Candidates’ share of the national primary vote by average polling level in the first half of the year before the presidential primaries and polling average in the second half of that year, 1972-2016

First half Second half
Poll Avg. Share who became nominee Avg. Primary Vote share Share who became nominee Avg. Primary Vote share
35%+ 75% 57% 83% 57%
20%-35% 36 27 25 25
10%-20% 9 8 9 12
5%-10% 3 7 10 10
2%-5% 5 5 0 4
Under 2% 1 2 1 1

We included everyone we had polling data for, no matter how likely or unlikely they were to run. If a candidate didn’t run or dropped out before voting began, they were counted as winning zero percent of the primary vote.

Sources: POLLS, CQ Roll call, DAVE LEIP’s atlas of u.s. presidential elections

We can also take these polling averages and estimate the probability of a candidate winning a party’s nomination using a logistic regression. And as you can see, candidates polling above 20 percent — whether it’s in the first half of the year (the orange line) or the second half (purple line) — have a higher probability of winning the nomination. In fact, the results for the first and second half of the year are nearly identical — in the second half of the year, candidates with the same polling average had a slightly lower win probability, but we’re talking about a maximum difference of less than 4 percentage points.3 There are certainly more sophisticated ways one could look at this data, but even these simple methods can show that polls conducted this far out in the primary season still have a reasonable amount of predictive power.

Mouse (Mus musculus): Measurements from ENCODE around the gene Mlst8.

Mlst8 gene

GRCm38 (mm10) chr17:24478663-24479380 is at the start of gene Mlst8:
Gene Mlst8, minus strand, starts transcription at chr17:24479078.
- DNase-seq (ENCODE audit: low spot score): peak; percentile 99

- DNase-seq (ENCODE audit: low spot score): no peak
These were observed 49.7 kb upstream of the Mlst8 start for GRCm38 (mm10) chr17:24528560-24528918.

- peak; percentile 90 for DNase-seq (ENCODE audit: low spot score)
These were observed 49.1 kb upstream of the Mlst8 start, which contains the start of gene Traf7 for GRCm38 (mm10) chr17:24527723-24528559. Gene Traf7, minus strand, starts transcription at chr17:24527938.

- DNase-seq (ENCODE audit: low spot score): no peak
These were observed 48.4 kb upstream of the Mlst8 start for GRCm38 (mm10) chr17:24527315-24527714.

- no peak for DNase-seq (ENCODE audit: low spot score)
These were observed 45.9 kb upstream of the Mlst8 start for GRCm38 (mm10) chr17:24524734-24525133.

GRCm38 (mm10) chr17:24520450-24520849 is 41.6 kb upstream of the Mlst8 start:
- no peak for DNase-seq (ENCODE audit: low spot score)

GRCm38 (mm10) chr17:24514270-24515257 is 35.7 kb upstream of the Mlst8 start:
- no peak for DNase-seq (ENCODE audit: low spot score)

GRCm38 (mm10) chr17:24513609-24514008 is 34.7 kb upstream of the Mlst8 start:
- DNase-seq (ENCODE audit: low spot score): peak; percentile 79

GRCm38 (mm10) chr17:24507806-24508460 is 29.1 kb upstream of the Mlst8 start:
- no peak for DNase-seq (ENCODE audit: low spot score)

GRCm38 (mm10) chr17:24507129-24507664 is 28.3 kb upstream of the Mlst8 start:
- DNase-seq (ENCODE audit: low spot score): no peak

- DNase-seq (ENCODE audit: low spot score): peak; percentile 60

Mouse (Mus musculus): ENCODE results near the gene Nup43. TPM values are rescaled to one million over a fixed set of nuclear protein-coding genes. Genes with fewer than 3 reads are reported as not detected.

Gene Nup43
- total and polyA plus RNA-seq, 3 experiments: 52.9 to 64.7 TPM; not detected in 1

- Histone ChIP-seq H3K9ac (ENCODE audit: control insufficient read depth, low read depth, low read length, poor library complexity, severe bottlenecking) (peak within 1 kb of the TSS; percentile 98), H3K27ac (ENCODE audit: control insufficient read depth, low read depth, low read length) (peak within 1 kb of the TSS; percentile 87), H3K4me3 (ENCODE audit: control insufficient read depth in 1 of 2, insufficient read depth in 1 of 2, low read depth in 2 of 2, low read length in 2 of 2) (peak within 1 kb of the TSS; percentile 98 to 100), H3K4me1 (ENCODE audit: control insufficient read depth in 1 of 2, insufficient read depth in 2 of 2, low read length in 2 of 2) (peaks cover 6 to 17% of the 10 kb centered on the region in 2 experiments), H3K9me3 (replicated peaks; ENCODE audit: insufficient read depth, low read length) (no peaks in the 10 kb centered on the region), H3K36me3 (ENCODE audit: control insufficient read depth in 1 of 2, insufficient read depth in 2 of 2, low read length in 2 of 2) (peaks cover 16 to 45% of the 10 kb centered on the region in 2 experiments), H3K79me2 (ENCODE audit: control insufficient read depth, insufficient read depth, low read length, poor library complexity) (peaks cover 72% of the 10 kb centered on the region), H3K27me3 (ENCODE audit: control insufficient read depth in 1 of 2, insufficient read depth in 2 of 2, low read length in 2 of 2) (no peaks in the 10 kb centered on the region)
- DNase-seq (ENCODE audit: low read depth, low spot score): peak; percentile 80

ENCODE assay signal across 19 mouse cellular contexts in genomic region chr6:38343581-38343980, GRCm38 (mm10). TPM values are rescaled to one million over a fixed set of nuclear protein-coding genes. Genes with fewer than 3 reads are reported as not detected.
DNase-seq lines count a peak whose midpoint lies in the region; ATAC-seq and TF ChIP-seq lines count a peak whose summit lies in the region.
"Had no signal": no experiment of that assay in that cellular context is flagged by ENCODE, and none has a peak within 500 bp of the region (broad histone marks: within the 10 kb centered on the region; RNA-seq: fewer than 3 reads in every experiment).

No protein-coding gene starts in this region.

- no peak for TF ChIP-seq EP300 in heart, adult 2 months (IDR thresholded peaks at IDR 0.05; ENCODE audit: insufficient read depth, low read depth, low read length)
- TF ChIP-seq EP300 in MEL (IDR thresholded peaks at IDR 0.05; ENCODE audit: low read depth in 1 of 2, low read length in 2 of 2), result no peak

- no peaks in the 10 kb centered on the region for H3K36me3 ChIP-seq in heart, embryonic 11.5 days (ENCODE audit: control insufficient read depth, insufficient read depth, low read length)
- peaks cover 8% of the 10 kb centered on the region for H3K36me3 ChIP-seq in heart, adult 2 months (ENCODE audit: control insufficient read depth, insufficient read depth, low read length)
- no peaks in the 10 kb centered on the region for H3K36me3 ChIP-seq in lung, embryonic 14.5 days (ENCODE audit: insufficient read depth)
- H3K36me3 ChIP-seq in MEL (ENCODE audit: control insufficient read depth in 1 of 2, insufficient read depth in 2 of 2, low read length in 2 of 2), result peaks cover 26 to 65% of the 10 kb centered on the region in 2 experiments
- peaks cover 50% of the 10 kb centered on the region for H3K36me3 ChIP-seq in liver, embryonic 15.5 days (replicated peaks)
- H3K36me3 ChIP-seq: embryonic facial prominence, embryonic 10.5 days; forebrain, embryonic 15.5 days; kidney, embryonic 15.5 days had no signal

We can go a step further and improve our analysis by accounting for a candidate’s level of name recognition.4 In previous installments of this series, we rated candidates’ fame on a five-tier scale,5 and this time we’re using those previous rankings to split up our polling data into two roughly equal groups — candidates with high name recognition6 and those with low name recognition.7 This gives us a broader understanding of whether being well known influenced a candidate’s chances of winning the nomination. (We also limited this part of our analysis to just the first half of the year to see what role name recognition played very early in the cycle.)